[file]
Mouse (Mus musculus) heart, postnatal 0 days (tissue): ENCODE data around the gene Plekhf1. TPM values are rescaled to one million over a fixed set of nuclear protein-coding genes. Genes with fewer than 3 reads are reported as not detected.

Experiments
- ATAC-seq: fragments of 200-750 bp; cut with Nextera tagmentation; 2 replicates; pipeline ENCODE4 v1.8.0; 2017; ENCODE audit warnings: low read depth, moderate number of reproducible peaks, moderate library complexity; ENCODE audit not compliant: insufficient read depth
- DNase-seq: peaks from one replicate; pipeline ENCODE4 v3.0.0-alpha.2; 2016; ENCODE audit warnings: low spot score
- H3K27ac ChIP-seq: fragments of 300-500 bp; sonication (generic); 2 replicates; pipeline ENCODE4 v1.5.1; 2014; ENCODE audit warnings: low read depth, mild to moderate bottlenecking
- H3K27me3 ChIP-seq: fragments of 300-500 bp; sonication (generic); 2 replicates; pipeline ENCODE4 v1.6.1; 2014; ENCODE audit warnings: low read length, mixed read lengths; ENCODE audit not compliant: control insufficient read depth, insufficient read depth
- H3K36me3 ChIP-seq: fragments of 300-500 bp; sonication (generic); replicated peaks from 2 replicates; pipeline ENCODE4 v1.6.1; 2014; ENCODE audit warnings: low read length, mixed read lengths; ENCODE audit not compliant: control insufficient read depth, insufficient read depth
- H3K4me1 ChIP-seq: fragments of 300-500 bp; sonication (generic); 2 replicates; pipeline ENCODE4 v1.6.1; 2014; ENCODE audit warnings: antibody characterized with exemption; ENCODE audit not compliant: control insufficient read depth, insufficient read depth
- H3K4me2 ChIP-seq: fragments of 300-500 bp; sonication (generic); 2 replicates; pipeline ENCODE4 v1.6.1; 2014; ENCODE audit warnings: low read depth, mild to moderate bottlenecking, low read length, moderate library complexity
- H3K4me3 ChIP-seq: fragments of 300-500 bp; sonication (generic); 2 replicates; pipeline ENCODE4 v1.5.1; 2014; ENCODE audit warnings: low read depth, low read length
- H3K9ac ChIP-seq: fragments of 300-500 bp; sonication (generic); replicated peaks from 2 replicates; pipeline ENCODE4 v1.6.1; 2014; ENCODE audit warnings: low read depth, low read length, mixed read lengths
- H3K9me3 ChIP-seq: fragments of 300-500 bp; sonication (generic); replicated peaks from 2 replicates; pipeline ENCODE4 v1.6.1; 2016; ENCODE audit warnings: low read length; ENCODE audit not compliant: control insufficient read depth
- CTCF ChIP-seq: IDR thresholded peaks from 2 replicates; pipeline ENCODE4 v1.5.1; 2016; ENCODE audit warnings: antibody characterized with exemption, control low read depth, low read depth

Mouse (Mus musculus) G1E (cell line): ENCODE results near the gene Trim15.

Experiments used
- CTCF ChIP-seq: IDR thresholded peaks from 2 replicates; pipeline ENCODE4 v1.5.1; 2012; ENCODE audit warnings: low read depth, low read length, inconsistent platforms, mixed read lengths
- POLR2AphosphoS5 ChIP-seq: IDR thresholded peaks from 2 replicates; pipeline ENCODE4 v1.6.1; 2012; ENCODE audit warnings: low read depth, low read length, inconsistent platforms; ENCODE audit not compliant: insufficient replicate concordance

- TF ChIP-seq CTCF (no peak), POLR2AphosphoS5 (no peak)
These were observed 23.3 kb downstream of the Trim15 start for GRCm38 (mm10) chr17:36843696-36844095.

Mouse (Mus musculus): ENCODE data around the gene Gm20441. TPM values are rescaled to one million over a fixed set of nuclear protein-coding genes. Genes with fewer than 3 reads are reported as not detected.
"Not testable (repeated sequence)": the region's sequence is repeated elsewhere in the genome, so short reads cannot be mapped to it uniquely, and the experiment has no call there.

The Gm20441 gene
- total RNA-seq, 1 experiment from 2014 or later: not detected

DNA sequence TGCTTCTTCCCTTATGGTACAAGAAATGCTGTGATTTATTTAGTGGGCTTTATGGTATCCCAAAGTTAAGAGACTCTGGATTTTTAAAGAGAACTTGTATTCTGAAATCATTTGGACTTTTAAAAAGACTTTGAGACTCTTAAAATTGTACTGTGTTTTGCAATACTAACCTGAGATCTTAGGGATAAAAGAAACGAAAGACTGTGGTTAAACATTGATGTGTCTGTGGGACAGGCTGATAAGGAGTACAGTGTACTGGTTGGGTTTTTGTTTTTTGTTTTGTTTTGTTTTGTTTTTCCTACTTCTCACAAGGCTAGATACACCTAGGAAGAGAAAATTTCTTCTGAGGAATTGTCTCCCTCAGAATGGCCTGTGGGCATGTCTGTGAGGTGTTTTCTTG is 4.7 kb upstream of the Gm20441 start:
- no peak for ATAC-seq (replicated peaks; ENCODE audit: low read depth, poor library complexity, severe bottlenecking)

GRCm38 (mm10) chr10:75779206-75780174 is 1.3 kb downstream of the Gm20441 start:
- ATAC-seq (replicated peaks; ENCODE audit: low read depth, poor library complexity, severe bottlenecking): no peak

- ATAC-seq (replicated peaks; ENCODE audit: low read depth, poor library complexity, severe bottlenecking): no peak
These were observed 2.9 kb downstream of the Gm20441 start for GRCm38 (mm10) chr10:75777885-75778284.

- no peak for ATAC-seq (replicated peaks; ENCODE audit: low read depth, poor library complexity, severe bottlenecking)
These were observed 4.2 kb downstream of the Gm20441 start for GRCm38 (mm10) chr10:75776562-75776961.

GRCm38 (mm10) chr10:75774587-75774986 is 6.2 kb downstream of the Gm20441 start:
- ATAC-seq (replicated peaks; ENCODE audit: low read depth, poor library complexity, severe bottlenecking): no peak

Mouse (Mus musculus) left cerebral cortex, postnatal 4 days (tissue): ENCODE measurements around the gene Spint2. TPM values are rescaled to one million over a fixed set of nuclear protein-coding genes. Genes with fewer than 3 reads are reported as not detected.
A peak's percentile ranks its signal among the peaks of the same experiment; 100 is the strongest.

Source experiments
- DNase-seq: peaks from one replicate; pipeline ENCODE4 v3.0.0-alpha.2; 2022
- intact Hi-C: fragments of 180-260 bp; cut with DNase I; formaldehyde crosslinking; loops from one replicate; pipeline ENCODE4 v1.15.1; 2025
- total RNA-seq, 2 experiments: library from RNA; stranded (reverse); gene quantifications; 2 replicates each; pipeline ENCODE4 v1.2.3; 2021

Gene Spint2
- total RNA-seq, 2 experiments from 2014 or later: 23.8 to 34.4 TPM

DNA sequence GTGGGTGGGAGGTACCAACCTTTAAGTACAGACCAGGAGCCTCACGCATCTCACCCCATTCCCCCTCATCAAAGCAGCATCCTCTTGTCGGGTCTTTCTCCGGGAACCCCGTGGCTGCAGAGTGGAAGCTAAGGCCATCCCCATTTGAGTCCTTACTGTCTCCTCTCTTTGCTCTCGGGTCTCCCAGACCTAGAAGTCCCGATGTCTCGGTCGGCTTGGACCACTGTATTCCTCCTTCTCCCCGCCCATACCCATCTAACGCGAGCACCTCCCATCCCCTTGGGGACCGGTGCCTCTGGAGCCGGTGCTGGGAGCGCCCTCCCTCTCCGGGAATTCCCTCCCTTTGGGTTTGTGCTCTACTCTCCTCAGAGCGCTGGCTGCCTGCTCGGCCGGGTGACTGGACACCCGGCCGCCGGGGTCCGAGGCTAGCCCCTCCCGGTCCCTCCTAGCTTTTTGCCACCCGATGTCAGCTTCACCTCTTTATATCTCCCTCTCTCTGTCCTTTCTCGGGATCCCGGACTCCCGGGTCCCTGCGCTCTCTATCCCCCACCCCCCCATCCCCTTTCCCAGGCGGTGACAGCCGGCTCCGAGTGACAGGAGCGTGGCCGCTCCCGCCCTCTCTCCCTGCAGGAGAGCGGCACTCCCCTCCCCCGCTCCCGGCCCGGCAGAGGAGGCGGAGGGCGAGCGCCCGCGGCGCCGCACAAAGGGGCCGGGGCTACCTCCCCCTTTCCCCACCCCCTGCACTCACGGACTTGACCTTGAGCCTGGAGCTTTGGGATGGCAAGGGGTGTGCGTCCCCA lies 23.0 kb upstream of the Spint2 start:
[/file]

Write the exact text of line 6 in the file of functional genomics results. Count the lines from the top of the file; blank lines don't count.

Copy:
- H3K27me3 ChIP-seq: fragments of 300-500 bp; sonication (generic); 2 replicates; pipeline ENCODE4 v1.6.1; 2014; ENCODE audit warnings: low read length, mixed read lengths; ENCODE audit not compliant: control insufficient read depth, insufficient read depth